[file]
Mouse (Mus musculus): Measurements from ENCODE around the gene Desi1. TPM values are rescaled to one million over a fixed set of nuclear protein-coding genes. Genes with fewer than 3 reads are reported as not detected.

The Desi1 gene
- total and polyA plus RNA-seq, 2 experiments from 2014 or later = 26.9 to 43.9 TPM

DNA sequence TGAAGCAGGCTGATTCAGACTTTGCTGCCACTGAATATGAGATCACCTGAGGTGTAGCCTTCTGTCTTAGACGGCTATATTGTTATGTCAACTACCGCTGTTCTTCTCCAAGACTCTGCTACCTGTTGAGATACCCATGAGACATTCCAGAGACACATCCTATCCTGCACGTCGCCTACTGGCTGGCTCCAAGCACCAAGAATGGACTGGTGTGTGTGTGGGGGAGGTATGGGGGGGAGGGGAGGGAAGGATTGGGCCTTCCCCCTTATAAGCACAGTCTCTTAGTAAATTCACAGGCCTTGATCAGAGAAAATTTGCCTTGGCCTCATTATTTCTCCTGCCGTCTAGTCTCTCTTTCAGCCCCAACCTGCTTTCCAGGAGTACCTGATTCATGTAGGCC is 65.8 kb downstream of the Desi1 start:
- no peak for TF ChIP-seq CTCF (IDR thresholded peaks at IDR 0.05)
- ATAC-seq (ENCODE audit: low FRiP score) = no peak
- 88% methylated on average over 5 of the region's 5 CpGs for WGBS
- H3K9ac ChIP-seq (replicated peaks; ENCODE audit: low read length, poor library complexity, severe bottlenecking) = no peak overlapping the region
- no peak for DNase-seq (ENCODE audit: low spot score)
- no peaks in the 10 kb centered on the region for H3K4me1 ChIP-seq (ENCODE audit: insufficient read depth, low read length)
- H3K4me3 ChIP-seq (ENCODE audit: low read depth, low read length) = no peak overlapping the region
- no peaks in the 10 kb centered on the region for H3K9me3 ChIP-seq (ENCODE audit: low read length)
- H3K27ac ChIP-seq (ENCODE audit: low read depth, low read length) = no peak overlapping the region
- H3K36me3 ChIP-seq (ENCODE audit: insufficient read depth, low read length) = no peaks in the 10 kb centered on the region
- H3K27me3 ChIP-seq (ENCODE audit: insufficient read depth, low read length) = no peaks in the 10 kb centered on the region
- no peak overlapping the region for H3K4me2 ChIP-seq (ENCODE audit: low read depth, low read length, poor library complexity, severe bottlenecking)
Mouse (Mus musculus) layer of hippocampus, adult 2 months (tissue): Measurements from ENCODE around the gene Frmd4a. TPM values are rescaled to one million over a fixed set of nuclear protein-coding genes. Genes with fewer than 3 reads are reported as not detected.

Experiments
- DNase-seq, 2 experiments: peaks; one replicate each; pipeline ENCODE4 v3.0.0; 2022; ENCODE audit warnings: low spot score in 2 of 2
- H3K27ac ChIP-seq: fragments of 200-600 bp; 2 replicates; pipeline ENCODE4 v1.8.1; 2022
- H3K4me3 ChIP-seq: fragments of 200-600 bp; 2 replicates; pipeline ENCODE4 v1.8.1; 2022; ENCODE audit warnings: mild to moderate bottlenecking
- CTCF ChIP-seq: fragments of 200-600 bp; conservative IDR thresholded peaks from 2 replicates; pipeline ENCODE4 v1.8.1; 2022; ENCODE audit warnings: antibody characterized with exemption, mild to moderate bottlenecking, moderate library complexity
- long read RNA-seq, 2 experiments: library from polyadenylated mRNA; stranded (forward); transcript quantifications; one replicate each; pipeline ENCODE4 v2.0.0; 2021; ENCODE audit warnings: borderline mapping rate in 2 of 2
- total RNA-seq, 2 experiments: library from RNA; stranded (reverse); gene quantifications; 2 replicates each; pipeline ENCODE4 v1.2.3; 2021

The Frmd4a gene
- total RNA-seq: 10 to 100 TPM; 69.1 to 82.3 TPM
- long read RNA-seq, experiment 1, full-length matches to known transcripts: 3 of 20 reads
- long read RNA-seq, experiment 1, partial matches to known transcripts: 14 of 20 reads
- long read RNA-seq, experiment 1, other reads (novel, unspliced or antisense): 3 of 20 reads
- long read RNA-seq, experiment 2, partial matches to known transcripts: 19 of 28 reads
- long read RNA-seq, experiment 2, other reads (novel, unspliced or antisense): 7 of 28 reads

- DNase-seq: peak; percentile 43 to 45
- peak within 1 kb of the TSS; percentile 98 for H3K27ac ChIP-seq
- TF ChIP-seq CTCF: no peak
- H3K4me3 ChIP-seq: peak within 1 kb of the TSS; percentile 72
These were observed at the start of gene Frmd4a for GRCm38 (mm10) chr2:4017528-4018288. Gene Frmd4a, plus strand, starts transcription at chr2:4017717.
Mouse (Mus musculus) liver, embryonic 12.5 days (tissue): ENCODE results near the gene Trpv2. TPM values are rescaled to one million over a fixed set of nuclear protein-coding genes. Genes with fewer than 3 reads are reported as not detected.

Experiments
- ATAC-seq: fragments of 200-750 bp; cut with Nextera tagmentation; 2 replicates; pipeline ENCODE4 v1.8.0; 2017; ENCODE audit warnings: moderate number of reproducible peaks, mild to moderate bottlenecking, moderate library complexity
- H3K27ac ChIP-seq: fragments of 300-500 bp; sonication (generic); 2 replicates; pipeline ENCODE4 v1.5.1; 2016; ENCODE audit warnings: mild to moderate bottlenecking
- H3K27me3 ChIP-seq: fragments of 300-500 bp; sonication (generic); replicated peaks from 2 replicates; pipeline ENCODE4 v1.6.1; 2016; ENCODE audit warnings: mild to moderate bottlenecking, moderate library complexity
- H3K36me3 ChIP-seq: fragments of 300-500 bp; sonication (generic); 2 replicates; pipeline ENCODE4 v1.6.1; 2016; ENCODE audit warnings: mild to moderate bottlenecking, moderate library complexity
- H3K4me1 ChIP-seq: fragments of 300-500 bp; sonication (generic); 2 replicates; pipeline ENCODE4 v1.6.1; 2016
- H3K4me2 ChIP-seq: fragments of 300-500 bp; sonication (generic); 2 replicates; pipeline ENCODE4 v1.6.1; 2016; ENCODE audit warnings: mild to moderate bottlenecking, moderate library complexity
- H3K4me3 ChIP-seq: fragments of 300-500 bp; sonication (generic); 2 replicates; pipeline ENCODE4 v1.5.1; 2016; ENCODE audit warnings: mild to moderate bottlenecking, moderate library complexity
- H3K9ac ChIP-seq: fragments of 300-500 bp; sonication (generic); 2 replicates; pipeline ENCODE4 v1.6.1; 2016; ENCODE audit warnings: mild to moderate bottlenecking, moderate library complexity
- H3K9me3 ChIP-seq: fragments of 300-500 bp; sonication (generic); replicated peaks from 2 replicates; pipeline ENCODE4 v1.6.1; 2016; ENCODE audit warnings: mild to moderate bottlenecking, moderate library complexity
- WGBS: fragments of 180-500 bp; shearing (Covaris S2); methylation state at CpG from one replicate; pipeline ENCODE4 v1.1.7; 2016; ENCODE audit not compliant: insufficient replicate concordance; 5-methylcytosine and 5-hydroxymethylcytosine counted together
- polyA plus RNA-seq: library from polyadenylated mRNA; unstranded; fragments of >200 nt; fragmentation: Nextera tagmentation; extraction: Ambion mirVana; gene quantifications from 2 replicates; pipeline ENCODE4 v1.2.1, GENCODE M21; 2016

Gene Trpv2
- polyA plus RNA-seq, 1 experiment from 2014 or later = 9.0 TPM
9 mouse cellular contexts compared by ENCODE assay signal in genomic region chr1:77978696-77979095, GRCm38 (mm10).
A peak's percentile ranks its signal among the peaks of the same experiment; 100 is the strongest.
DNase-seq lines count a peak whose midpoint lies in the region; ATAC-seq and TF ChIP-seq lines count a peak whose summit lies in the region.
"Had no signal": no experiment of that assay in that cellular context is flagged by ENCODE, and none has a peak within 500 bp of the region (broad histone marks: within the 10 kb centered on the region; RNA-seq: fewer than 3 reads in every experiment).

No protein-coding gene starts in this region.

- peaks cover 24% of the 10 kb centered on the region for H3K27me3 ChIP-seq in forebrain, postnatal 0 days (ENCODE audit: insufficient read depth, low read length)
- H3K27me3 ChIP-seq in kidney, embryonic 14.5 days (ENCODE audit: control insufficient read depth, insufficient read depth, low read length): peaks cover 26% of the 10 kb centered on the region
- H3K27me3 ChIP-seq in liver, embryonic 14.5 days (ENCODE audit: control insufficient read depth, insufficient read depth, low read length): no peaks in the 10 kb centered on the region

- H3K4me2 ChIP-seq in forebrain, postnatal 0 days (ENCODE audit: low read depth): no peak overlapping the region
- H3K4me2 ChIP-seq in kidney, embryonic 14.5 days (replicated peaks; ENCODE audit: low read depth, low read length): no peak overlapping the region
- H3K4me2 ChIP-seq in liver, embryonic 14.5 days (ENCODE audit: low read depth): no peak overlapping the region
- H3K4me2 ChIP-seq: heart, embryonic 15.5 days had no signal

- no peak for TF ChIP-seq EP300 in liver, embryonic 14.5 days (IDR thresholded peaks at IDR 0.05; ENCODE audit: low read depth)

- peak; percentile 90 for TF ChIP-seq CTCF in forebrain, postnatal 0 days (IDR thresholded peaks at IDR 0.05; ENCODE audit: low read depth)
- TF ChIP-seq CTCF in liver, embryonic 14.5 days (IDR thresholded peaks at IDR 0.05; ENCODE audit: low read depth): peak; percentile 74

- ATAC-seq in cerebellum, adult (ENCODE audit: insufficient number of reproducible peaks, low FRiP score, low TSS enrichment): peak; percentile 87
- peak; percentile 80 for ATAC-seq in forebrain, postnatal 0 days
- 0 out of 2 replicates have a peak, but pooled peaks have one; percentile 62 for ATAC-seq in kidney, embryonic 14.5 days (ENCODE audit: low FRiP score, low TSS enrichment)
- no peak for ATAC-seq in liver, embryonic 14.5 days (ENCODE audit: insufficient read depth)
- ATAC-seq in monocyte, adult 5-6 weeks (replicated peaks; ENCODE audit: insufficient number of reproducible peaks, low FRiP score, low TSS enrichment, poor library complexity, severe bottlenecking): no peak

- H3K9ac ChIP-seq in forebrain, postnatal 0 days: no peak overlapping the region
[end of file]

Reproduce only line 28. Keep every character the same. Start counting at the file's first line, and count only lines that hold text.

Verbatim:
- long read RNA-seq, experiment 1, partial matches to known transcripts: 14 of 20 reads